Central South Antarctic Peninsula Tundra | One Earth
Central South Antarctic Peninsula Tundra Central South Antarctic Peninsula Tundra

Central South Antarctic Peninsula Tundra

Image credits: (1) Creative Commons (2) Creative Commons

Central South Antarctic Peninsula Tundra

The ecoregion’s land area is provided in units of 1,000 hectares. The protection goal is the Global Safety Net (GSN1) area for the given ecoregion. The protection level indicates the percentage of the GSN goal that is currently protected on a scale of 0-10. N/A means data is not available at this time.

Bioregion: Continental Antarctica (AN1)

Realm: Antarctica

Ecoregion Size (1000 ha):

N/A

Ecoregin ID:

118

Protection Goal:

N/A

Protection Level:

N/A

States: Antarctica

As the name suggests, the Central South Antarctic Peninsula tundra ecoregion sits in the middle of the Antarctic Peninsula, between the Northwest Antarctic Peninsula Tundra ecoregion and the South Antarctic Peninsula Tundra ecoregion. It is a medium sized ecoregion with an area of almost 5000 km2 that includes the Batterbee Mountains and Alexander Island in the west, and the northern half of the Eternity mountain range in the east. It has a mean elevation of just over 900 m rises to a high point of just over 3,000 m and three-quarters of its area occurs between 500 and 1,200 m. Perhaps due to the relatively high altitude it is one of the cooler ecoregions, with an average air temperature of -16 °C and it is also relatively calm with an average wind speed of under 10 m/s.

Thirty four species of invertebrate, 170 species of lichen, and 75 species of plant have been recorded from the region. Similar to the other Antarctic Peninsula ecoregions, the plants in this ecoregion are dominated by mosses (over 50 species occur) while the invertebrates are dominated by nematodes, collembola and mites. Higher vertebrates are relatively rare in the region and comprised of two small Adélie penguin (Pygoscelis adeliae) colonies with less than 100 breeding pairs in total.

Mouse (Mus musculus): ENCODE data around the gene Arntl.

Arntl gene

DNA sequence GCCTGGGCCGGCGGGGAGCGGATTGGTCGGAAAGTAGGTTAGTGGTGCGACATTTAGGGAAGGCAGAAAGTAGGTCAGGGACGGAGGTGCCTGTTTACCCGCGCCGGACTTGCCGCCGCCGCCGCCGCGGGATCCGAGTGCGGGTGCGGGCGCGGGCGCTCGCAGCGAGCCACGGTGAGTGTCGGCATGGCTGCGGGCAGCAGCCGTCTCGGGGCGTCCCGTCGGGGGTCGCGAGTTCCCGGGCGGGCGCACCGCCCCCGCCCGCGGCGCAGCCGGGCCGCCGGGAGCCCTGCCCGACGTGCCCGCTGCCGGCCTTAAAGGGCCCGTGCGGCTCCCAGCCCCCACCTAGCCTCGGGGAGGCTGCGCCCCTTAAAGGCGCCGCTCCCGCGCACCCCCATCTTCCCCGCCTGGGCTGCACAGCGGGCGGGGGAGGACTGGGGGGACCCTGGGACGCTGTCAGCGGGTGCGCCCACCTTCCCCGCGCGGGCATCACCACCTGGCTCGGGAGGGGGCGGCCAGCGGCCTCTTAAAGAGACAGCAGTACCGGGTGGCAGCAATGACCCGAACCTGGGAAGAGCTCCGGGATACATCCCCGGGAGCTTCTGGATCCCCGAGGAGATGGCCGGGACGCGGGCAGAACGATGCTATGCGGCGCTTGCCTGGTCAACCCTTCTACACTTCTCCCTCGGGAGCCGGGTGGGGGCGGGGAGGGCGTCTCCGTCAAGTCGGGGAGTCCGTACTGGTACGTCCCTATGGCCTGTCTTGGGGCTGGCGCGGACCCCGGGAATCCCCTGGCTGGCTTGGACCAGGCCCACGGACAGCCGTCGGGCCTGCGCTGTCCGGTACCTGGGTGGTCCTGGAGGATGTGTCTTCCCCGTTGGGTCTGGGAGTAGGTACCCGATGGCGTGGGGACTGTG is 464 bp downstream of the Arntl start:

The flagship species of the Central South Antarctic Peninsula Tundra ecoregion is the sulfur dust lichen. Image credit: Creative Commons

The Antarctic Specially Protected Areas in this ecoregion (ASPA) contain significant biodiversity values. ASPA 147 has the greatest bryophyte biodiversity of any site at this latitude in Antarctica, with at least 21 species, many of which are at the southern limit of their distribution. Other biodiversity features of this ASPA include terrestrial mosses that survive in lakes and ponds to depths of 9 m and one of the most extensive vegetated areas on Alexander Island. ASPA 170 includes two endemic lichen species that have not been recorded elsewhere in Antarctica, and an exceptional development of three mosses that are encountered only rarely at altitudes south of 65°S. 

This ecoregion has very little contemporary human activity. In 2012–13 only nine tourists visited the area,6 and in 2014–15 only Roman Point Promontory on Alexander Island was visited by six tourists. There is only one piece of infrastructure to support scientific research activities—a United Kingdom airfield camp at Fossil Bluff. 

There are two Antarctic Specially Protected Areas in this ecoregion: ASPA 147 is located at Ablation Point—Ganymede on Alexander Island, and is designated for the protection of its geological, geomorphological, and glaciological features; the other, ASPA 170 is located in Marion Nunataks, Charcot Island, and is designated to protect the unique species assemblages found there. These two ASPAs cover just under 2% of the total area of this ecoregion and protect around 65% of species in the region and 12% of all species recorded from Antarctica.

The priority conservation actions for the next decade are to: 1) improve understanding of the effects of synergistic stressors (including climate change) on the vulnerable mosses and lichens of the region; 2) identify areas of vulnerability or resilience for priority conservation; and 3) incorporate climate science and mitigation measures in future protected area planning and management.

Citations 

  1. Terauds, A., S. L. Chown, F. Morgan, H. J. Peat, D. J. Watts, H. Keys, P. Convey, and D. M. Bergstrom. (2012) Conservation biogeography of the Antarctic. Diversity and Distributions 18:726-741.
  2. Terauds, A., and Lee, J. R. (2016) Antarctic biogeography revisited: updating the Antarctic conservation biogeographic regions. Diversity and Distributions 22:836-840.
  3. Wauchope, H., Shaw, J.D., & Terauds, A. (2019) A snapshot of biodiversity protection in Antarctica. Nature Communications. https://doi.org/10.1038/s41467-019-08915-6. Published online 26 February 2019.
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